Enfilade

Symposium | Sculpture Collecting and Display, 1600–2000

Posted in conferences (to attend) by Editor on May 15, 2017

From The Frick:

Sculpture Collecting and Display, 1600–2000
The Frick Collection, New York, 19–20 May 2017

Jean-Baptiste Carpeaux, Ugolino and His Sons, 1865–67 (New York: The Metropolitan Museum of Art).

Presented by the Center for the History of Collecting, Frick Art Reference Library, this two-day symposium will showcase how approaches to collecting and displaying sculpture have varied and changed over the centuries, from the Kunstkammer of late Renaissance princes, to the sculpture galleries of the eighteenth century, to garden sculpture ensembles and, finally to the challenges of displaying sculpture in public museums. Tickets for both days are $50 ($35 for members); single-day tickets are $30 ($25 for members). The symposium is made possible through the support of the Robert H. Smith Family Foundation.

F R I D A Y ,  1 9  M A Y  2 0 1 7

3:15  Registration

3:30  Welcome and Opening Remarks by Ian Wardropper (Director, The Frick Collection) and Inge Reist (Director, Center for the History of Collecting, Frick Art Reference Library)

3:45  Keynote Address
• Malcolm Baker (Distinguished Professor, University of California, Riverside), What Do We Mean by a ‘Sculpture Collection’?

4:30  Coffee break

4:55  Wunderkammer and Kunstkammer: Mixing the Media
• Jeremy Warren, Honorary Curator of Sculpture, Ashmolean Museum, Oxford, and Sculpture Research Curator, The National Trust), The Collecting of Small Bronze Sculptures in Renaissance Italy
• Michael Yonan (Associate Professor of Art History, University of Missouri), Porcelain as Sculpture: Medium, Materiality, and the Categories of Eighteenth-Century Collecting
• Thomas DaCosta Kaufmann (Frederick Marquand Professor of Art and Archaeology, Princeton University), Messy History? Sculpture Collecting and the Kunstkammer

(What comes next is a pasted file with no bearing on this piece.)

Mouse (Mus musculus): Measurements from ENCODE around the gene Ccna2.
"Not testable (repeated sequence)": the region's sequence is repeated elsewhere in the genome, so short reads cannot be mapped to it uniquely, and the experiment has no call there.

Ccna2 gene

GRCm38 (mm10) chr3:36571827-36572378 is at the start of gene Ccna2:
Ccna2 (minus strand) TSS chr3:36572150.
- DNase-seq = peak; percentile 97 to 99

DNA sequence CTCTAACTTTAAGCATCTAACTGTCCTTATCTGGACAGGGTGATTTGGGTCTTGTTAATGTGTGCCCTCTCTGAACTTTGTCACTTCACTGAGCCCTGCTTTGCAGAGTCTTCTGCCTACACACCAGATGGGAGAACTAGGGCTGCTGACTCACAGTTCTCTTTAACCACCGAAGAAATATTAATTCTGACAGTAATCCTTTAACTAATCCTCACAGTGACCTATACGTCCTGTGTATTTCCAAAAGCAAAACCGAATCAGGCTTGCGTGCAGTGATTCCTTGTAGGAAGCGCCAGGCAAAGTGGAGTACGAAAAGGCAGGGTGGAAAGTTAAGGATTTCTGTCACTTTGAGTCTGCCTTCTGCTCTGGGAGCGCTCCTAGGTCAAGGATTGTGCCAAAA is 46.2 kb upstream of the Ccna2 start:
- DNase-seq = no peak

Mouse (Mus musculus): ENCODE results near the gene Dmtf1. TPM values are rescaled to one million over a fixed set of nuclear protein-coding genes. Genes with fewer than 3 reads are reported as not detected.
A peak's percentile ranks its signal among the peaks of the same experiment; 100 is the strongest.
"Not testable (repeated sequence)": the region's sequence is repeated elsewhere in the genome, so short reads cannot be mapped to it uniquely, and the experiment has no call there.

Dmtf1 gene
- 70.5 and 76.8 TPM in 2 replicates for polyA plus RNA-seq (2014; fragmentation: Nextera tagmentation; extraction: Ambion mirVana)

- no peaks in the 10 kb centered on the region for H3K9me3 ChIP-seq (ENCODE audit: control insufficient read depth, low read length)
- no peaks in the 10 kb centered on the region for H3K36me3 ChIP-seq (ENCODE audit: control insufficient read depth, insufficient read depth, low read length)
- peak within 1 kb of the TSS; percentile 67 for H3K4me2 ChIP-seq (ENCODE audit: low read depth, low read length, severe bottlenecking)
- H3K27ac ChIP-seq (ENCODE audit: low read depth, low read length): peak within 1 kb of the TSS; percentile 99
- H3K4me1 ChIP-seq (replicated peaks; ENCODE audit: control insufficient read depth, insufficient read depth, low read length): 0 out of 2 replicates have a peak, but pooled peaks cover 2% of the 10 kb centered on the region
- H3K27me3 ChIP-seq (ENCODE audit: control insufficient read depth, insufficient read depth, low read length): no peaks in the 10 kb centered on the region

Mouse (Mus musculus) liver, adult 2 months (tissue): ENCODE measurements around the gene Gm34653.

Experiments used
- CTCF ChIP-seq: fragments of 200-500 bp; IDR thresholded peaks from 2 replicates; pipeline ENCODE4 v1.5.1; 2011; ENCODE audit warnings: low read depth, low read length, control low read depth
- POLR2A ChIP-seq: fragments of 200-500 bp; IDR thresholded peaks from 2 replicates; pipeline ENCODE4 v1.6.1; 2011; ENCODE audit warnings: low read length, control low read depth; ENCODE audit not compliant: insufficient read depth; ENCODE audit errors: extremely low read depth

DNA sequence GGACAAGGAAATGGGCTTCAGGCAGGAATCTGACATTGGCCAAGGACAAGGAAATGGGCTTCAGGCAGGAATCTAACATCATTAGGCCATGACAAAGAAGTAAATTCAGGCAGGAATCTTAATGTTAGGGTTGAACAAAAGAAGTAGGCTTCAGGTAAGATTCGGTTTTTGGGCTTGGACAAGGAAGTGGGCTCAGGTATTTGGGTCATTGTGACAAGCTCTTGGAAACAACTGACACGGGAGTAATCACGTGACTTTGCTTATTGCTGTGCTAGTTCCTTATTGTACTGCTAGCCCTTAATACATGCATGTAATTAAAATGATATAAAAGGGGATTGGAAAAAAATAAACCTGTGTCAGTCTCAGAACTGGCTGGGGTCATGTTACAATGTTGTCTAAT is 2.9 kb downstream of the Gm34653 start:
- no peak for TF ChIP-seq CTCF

6:25  Questions from the Audience

S A T U R D A Y ,  2 0  M A Y  2 0 1 7

10:00  Registration

10:15  Welcome by Inge Reist (Director, Center for the History of Collecting, Frick Art Reference Library)

10:25  Garden Sculptures as Collections
• Betsy Rosasco (Research Curator of European Painting and Sculpture, Princeton University Art Museum), Versailles, Marly, Dresden: Magnificence and Its Limits
• Julius Bryant (Keeper of Word & Image, Victoria and Albert Museum), Gentlemen Prefer Bronze: Garden Sculpture and Sculpture Gardens in Eighteenth-Century England

11:25  Coffee break

11:50  Sculpture Galleries
• Jeffrey Collins (Professor, Bard Graduate Center), Staging Statues: The Challenge of the Group
• Anne-Lise Desmas (Curator and Department Head of Sculpture and Decorative Arts, The J. Paul Getty Museum), The ‘Gallerie du S.r Girardon Sculpteur Ordinaire du Roy’

12:50  Lunch break

11:50  Sculpture Galleries, continued
• Alison Yarrington (Professor of Art History and Dean of the School of Arts, English, Drama and Publishing, Loughborough University), Myth, Memory, and Marble: The Country House Sculpture Gallery in the Post-Napoleonic Period

2:45  The Changing Place of Sculpture in the Public Museum
• Andrew McClellan (Professor of Art History, Tufts University), The Problem of Sculpture in the Public Museum
• Alan Darr (Senior Curator of the European Art Department and Walter B. Ford II Family Curator of European Sculpture & Decorative Arts, Detroit Institute of Arts), The Legacy of William Valentiner in Shaping the Display of European Sculpture in American Museums, 1900–Present: Case Studies
• James Fenton and Ian Wardropper in Conversation: Collecting Sculpture for Private and Public Collections during the Late Twentieth and Early Twenty-First Centuries

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